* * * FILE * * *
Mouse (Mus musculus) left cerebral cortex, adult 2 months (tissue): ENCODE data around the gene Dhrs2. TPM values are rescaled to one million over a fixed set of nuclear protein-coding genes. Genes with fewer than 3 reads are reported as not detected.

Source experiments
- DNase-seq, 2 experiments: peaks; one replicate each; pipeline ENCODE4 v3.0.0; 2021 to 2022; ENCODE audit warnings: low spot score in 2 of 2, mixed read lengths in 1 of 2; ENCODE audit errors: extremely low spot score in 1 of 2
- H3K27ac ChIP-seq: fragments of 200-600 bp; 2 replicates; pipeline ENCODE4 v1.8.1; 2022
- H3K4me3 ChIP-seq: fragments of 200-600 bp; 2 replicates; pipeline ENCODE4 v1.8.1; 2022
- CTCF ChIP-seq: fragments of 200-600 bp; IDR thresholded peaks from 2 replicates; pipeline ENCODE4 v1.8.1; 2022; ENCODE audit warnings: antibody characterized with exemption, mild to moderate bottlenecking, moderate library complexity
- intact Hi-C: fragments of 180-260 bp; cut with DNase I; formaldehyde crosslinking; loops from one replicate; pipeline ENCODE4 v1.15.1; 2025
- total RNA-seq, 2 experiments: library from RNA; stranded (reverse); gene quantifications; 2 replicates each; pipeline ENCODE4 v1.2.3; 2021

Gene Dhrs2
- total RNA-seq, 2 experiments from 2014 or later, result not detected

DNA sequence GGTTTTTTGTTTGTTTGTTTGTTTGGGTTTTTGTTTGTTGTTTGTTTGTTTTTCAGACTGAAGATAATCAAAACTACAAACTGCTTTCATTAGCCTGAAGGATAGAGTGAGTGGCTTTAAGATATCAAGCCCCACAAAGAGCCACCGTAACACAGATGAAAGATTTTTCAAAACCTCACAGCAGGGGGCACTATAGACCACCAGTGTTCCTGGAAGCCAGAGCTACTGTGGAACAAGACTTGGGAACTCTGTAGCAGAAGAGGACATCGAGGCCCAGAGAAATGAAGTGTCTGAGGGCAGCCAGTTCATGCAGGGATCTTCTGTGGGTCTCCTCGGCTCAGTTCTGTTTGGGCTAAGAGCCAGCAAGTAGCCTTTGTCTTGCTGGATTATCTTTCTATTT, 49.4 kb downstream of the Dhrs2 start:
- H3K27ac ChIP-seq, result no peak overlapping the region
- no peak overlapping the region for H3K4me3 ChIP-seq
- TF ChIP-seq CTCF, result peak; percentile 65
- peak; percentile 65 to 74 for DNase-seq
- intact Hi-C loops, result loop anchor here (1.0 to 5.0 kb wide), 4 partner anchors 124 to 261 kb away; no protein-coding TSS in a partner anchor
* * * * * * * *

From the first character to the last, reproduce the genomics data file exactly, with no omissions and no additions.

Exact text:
Mouse (Mus musculus) left cerebral cortex, adult 2 months (tissue): ENCODE data around the gene Dhrs2. TPM values are rescaled to one million over a fixed set of nuclear protein-coding genes. Genes with fewer than 3 reads are reported as not detected.

Source experiments
- DNase-seq, 2 experiments: peaks; one replicate each; pipeline ENCODE4 v3.0.0; 2021 to 2022; ENCODE audit warnings: low spot score in 2 of 2, mixed read lengths in 1 of 2; ENCODE audit errors: extremely low spot score in 1 of 2
- H3K27ac ChIP-seq: fragments of 200-600 bp; 2 replicates; pipeline ENCODE4 v1.8.1; 2022
- H3K4me3 ChIP-seq: fragments of 200-600 bp; 2 replicates; pipeline ENCODE4 v1.8.1; 2022
- CTCF ChIP-seq: fragments of 200-600 bp; IDR thresholded peaks from 2 replicates; pipeline ENCODE4 v1.8.1; 2022; ENCODE audit warnings: antibody characterized with exemption, mild to moderate bottlenecking, moderate library complexity
- intact Hi-C: fragments of 180-260 bp; cut with DNase I; formaldehyde crosslinking; loops from one replicate; pipeline ENCODE4 v1.15.1; 2025
- total RNA-seq, 2 experiments: library from RNA; stranded (reverse); gene quantifications; 2 replicates each; pipeline ENCODE4 v1.2.3; 2021

Gene Dhrs2
- total RNA-seq, 2 experiments from 2014 or later, result not detected

DNA sequence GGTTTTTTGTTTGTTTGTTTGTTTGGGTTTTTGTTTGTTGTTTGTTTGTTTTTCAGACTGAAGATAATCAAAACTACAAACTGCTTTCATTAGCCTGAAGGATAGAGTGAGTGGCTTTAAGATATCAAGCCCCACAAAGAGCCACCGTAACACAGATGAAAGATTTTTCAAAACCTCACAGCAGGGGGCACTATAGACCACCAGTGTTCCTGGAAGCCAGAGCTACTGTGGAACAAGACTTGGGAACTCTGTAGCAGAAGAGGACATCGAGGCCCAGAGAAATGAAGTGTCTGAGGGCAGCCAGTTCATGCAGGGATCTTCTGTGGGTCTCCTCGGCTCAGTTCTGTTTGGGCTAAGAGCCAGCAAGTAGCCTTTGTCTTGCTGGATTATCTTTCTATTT, 49.4 kb downstream of the Dhrs2 start:
- H3K27ac ChIP-seq, result no peak overlapping the region
- no peak overlapping the region for H3K4me3 ChIP-seq
- TF ChIP-seq CTCF, result peak; percentile 65
- peak; percentile 65 to 74 for DNase-seq
- intact Hi-C loops, result loop anchor here (1.0 to 5.0 kb wide), 4 partner anchors 124 to 261 kb away; no protein-coding TSS in a partner anchor